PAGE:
Right now I feel good, and maybe even content. My health is improving, my treatment is working, and although I seem to be kicked in the teeth every few days with colds and bugs and the ilk, I'm not in constant and unmanageable pain - which allows me to live a relatively 'normal' life. I've got loads of exciting things to look forward to in the coming months which are giving me purpose I've lacked for a while, and goals to aim for. I'm setting myself hoops to jump through and applauding myself for the little (and large) things I do achieve instead of berating myself for the things I don't.
Perhaps the most telling thing I've discovered in the years following my diagnosis however, is that doing the work on my mind has changed my opinion of my outer-casing too. Becoming mentally happier has made it harder to internally punish myself for putting on/losing weight for example. I've almost stopped worrying how I look; no that doesn't mean I've 'let myself go', but I've tried to concentrate on what the changes inside and outside of my body mean for my health - not merely my vanity.
Of course, just because I feel better about my body, doesn't mean everyone else will necessarily follow suit.
Over the years I've been accused of portraying an 'idealised view' of life with chronic illness, I've been maligned for complaining about steroid weight gain because I'm 'skinny', criticised for mentioning I've lost weight because 'well it's easy my body does it for me'. Amongst many other inane and insensitive comments.
It's easy, for the most part, to let this slide over me of course, mainly because I'm so skinny and svelte, built much like a slalom in fact; but the anger tends to rear it's head when I think of others who are perhaps struggling with their appearance due to the toll chronic illness takes on the body. Some people don't find comments like the above so easy to laugh off or tolerate. Some take them to heart and go insular. They stop talking about their illness through fear of judgement or mocking. They feel shame and embarrassment about their own skin and what lies beneath.
So how to deal with this?
For me, I feel it's important to try to educate rather than take umbrage at insults or ignorance. I can take such an enlightened view you see, as I'm so slim I'm basically weight-less.
When outsiders make mention of my weight/appearance/startling beauty/comment on what I should or shouldn't do to 'cure' my incurable condition, I begin by mentioning that my weight fluctuates as my illness and medication cause it to do so, and that although I very much appreciate you taking such an interest in my body, I have doctors and a lover to do just that, of which you are neither.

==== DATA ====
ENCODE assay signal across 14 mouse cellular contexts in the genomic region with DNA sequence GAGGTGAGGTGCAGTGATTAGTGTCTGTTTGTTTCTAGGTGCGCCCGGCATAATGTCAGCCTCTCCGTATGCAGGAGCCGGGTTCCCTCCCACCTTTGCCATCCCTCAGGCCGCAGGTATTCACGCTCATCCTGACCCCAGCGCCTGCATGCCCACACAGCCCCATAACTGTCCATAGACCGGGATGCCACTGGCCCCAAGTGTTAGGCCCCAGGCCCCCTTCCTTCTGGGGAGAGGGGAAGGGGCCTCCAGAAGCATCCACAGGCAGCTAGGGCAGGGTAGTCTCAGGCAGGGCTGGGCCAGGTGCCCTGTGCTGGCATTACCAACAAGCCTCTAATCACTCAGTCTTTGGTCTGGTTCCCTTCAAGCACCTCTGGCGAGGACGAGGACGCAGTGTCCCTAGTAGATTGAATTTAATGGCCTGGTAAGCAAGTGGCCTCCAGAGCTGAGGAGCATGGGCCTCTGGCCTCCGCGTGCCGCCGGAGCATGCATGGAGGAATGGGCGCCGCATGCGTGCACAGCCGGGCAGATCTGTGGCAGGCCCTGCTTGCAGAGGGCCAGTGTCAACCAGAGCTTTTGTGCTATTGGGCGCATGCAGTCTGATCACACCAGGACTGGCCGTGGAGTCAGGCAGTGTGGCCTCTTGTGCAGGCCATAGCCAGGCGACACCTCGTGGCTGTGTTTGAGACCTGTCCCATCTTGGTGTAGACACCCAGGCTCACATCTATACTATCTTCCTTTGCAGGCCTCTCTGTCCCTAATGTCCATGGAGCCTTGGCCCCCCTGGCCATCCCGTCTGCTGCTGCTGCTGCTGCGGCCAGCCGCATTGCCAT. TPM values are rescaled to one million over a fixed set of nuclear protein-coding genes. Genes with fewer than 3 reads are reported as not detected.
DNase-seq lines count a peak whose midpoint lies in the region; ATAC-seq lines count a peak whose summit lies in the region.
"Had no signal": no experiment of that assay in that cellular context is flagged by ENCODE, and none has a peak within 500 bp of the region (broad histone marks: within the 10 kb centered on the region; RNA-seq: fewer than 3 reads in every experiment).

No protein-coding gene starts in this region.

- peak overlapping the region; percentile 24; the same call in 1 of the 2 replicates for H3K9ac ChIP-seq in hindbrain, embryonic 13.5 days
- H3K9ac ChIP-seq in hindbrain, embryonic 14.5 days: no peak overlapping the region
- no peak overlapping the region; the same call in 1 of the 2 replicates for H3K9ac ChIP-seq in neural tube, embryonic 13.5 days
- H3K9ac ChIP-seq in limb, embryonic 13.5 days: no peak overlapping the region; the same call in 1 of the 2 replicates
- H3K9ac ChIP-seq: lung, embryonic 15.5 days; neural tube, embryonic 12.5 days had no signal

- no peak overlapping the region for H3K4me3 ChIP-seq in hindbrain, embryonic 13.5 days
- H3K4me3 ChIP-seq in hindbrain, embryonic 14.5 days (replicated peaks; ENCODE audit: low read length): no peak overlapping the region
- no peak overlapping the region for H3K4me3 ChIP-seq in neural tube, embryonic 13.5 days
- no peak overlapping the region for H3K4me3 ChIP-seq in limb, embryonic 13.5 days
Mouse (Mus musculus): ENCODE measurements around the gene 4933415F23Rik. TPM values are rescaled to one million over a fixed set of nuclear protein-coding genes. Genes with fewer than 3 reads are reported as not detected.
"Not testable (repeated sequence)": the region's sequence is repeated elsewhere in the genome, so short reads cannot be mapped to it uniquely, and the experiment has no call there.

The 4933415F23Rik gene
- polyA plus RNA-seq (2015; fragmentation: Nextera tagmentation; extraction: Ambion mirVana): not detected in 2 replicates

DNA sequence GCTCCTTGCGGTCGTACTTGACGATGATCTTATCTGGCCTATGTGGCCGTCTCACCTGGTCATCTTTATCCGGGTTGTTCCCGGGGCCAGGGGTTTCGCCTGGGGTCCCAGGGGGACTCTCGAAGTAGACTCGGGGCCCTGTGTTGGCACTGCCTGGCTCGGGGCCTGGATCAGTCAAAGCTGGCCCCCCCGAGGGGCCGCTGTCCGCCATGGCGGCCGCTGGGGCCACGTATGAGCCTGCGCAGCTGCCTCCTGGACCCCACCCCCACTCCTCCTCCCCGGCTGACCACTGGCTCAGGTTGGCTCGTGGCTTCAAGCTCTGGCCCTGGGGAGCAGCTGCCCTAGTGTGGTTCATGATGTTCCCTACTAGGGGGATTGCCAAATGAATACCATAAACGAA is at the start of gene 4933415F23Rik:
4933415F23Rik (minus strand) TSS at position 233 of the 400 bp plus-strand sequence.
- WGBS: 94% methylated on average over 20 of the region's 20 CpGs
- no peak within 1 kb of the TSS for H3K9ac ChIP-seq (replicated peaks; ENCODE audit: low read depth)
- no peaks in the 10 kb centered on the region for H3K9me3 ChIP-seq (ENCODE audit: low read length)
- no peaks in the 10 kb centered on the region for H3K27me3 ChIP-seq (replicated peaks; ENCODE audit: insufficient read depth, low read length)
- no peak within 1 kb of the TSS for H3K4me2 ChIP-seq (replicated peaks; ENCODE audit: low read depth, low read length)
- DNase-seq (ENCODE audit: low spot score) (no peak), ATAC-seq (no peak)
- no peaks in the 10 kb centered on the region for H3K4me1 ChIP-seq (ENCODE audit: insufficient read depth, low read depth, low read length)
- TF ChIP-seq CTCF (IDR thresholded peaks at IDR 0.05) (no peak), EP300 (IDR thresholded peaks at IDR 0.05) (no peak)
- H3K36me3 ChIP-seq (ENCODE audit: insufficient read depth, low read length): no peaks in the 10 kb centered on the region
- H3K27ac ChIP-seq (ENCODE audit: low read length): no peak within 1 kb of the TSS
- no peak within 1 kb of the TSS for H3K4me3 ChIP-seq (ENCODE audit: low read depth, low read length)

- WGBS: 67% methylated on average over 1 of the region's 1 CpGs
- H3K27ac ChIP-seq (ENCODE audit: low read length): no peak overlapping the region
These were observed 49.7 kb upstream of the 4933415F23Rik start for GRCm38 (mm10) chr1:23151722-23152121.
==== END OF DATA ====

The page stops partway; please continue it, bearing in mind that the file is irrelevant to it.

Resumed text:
When I can eat well, I do, and I don't make any apologies for that. I am happy when I am healthy, not 'skinny'. (and as a quick reminder: skinny has never been default for beauty).
Over the years the parts of my body i've hated have been in the hundreds (at least). As a teen I hated my 'flat' chest; as an adult I hated my 'big' bust. I've always disliked my 'big' nose, my 'pointy' chin, my 'squint' teeth, my 'uneven' hips, my 'chicken' legs, my 'knobbly knees', my 'massive' forehead, my 'kinky' hair, etc etc TO INFINITY.
Then, PC (post-Crohn's) i hated my 'dry' skin, my 'falling out in clumps' hair, my 'bloated' tummy and my 'unsightly' scar. Do you see how everything is pre-cursed with an insult? Why do we do that? Why don't we ever enjoy our bodies?
I gave up hating every freckle on my body when it struck me that I was alive.
If I looked like [enter your own definition of ugly here] or [enter your own definition of beauty here], it didn't matter one iota. It mattered that my heart was beating and my lungs were breathing. It still matters.
I'll continue to talk openly and honestly about my struggle to accept something often impossible to accept because it helps me feel less alone, and because I want YOU to feel less alone. I don't ever want to feel singled out or vulnerable due to something that chose me to inhabit. My body just happens to be an unwitting vessel for an incurable illness: I have to accept that but I don't have to lie down to it. I have to maintain how I want to seen by myself and by others.
So there you go; having a chronic illness makes me feel pretty ugly a lot of the time, but courage and beauty is more than skin deep. Don't listen to anyone implying you are somehow less of a person because of your disease; you are so, SO much more.